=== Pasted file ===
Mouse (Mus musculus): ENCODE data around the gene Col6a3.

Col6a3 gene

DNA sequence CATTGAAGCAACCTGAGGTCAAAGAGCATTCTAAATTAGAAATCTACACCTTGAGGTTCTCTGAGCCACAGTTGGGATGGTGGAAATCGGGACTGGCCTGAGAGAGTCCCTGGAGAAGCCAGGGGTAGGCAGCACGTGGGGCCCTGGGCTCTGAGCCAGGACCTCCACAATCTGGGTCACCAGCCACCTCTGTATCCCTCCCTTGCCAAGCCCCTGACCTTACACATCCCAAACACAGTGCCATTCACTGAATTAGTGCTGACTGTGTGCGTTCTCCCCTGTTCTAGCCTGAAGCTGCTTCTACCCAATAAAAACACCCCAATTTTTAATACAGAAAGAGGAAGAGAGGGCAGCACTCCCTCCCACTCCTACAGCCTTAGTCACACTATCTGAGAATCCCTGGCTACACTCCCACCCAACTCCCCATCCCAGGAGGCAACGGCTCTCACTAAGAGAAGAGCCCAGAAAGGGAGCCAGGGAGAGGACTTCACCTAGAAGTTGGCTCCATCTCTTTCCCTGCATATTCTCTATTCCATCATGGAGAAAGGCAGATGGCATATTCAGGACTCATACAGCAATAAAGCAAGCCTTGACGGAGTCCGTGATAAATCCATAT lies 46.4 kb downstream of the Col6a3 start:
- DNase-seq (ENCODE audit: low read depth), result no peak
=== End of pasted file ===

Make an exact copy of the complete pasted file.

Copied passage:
Mouse (Mus musculus): ENCODE data around the gene Col6a3.

Col6a3 gene

DNA sequence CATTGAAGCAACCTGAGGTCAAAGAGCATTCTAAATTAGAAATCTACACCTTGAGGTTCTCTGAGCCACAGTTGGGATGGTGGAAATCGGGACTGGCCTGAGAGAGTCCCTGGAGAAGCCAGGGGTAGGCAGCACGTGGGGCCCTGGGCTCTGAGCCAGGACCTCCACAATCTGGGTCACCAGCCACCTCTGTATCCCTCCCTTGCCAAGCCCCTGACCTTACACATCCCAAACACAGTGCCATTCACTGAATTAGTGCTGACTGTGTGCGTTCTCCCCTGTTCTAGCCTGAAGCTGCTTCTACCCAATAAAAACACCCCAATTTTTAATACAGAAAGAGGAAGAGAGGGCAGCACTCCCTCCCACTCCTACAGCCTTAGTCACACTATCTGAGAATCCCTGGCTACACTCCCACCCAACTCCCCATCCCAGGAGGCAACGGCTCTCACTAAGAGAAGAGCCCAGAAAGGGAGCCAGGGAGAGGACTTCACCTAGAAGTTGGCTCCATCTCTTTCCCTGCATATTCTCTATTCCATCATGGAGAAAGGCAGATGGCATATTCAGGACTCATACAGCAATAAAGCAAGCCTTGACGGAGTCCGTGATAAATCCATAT lies 46.4 kb downstream of the Col6a3 start:
- DNase-seq (ENCODE audit: low read depth), result no peak